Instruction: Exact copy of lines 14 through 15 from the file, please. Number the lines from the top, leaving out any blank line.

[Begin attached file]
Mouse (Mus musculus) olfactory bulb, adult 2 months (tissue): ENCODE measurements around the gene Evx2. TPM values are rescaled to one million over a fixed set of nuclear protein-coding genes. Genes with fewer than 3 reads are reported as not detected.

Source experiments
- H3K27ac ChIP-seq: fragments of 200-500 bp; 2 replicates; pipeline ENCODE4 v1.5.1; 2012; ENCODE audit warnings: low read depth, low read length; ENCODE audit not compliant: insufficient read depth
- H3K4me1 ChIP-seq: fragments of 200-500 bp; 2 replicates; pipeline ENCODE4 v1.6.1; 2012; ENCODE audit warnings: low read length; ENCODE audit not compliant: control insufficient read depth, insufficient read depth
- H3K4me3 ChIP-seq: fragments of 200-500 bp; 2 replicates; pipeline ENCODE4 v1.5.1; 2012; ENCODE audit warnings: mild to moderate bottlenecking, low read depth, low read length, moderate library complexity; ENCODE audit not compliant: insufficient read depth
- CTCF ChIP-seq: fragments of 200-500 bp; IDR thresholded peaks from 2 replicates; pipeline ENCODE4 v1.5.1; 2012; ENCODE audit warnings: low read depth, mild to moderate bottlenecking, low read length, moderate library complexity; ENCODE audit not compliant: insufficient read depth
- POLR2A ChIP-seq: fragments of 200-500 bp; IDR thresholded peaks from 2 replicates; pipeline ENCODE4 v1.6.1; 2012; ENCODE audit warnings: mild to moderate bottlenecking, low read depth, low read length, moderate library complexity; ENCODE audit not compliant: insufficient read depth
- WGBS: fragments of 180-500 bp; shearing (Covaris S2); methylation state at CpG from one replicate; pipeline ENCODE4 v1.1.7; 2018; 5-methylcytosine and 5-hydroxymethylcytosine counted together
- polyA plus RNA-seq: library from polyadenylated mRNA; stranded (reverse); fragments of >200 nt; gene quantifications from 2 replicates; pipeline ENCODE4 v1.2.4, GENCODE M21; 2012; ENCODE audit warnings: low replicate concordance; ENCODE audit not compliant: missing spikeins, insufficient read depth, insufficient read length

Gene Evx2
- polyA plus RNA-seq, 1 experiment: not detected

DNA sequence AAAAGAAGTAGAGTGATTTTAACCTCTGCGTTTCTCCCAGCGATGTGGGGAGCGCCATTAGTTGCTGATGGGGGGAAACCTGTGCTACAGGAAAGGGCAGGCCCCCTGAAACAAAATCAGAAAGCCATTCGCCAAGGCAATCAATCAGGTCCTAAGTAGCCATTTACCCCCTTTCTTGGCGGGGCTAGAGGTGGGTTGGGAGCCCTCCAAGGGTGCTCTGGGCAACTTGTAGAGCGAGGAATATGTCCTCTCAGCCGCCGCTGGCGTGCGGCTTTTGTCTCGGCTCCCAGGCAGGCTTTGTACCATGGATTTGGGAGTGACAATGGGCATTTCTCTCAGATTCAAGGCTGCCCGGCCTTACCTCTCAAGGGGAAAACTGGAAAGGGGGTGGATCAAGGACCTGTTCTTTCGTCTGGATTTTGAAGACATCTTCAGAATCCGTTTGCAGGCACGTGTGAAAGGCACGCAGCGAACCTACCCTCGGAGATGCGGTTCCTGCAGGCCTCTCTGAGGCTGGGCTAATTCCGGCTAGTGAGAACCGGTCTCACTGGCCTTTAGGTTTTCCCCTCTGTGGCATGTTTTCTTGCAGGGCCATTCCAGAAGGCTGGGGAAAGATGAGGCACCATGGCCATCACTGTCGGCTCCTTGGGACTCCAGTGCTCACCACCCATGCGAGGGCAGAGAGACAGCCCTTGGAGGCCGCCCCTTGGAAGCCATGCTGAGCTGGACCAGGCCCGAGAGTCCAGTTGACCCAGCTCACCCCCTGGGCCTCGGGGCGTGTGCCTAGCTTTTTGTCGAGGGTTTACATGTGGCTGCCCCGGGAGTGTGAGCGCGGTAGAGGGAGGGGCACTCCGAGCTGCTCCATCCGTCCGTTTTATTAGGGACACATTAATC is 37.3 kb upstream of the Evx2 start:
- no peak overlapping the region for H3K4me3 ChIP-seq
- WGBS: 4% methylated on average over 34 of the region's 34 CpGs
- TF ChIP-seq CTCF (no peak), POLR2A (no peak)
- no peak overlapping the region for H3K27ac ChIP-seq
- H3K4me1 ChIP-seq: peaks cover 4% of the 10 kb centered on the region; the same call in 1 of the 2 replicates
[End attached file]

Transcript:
- WGBS: 4% methylated on average over 34 of the region's 34 CpGs
- TF ChIP-seq CTCF (no peak), POLR2A (no peak)